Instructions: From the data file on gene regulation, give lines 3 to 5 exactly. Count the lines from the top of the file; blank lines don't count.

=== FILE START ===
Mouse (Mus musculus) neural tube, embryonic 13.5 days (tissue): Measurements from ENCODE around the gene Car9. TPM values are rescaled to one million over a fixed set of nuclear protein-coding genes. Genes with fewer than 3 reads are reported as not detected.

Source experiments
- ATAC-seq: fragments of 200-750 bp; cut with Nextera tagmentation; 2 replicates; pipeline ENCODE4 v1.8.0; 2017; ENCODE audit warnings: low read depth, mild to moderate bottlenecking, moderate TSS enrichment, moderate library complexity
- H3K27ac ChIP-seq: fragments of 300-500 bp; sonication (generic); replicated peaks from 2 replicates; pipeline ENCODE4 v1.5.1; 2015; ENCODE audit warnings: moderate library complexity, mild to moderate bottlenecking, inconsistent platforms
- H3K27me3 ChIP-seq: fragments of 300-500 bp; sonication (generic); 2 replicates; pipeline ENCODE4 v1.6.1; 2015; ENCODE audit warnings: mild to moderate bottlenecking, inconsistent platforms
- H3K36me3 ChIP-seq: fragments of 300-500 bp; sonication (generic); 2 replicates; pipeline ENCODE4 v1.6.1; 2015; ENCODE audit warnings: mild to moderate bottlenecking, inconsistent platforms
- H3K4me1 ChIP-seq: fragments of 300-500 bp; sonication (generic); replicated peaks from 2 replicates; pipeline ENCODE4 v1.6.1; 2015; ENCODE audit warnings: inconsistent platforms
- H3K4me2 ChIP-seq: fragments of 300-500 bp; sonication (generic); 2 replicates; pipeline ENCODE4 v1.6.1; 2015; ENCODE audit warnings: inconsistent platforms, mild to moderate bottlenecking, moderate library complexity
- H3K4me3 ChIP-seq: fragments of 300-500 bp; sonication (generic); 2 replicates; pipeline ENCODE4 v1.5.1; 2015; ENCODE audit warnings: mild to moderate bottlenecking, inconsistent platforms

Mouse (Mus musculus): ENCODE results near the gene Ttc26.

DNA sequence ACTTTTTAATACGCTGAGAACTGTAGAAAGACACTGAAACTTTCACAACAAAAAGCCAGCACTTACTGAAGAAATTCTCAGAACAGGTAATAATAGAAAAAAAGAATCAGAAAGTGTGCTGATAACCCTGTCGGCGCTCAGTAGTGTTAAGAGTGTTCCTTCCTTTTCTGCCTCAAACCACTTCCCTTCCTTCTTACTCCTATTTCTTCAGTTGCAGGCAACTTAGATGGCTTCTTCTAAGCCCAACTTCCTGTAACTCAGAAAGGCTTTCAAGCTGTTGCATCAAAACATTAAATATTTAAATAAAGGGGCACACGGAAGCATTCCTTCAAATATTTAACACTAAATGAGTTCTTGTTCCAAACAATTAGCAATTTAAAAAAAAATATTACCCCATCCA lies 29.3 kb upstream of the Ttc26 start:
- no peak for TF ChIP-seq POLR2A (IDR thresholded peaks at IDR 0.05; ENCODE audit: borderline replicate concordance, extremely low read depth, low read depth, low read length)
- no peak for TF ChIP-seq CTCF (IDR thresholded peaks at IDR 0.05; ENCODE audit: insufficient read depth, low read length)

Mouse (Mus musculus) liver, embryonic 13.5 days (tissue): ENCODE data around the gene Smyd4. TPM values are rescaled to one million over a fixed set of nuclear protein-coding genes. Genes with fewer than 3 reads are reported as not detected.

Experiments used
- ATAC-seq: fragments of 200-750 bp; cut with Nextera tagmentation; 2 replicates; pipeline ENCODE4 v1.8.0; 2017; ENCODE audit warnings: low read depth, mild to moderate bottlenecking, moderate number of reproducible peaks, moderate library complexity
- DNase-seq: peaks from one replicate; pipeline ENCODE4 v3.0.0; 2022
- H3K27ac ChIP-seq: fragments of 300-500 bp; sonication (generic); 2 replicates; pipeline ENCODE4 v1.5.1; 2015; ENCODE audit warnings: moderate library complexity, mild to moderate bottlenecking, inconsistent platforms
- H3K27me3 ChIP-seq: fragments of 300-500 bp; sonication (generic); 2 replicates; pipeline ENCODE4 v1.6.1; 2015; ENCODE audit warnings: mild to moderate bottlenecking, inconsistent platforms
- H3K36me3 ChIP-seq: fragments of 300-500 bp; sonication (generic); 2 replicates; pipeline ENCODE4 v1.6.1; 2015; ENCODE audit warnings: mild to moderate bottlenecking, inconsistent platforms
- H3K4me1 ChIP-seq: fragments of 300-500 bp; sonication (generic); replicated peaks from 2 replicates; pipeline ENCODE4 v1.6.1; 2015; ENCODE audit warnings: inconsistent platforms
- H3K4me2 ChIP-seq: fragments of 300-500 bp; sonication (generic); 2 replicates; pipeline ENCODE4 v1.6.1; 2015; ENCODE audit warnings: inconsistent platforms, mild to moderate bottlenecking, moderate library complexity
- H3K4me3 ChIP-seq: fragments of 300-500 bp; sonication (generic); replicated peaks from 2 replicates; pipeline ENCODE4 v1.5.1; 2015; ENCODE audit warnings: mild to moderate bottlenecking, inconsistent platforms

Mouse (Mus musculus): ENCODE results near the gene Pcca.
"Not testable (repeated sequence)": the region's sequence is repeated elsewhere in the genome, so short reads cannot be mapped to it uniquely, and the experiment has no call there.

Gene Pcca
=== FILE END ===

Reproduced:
- ATAC-seq: fragments of 200-750 bp; cut with Nextera tagmentation; 2 replicates; pipeline ENCODE4 v1.8.0; 2017; ENCODE audit warnings: low read depth, mild to moderate bottlenecking, moderate TSS enrichment, moderate library complexity
- H3K27ac ChIP-seq: fragments of 300-500 bp; sonication (generic); replicated peaks from 2 replicates; pipeline ENCODE4 v1.5.1; 2015; ENCODE audit warnings: moderate library complexity, mild to moderate bottlenecking, inconsistent platforms
- H3K27me3 ChIP-seq: fragments of 300-500 bp; sonication (generic); 2 replicates; pipeline ENCODE4 v1.6.1; 2015; ENCODE audit warnings: mild to moderate bottlenecking, inconsistent platforms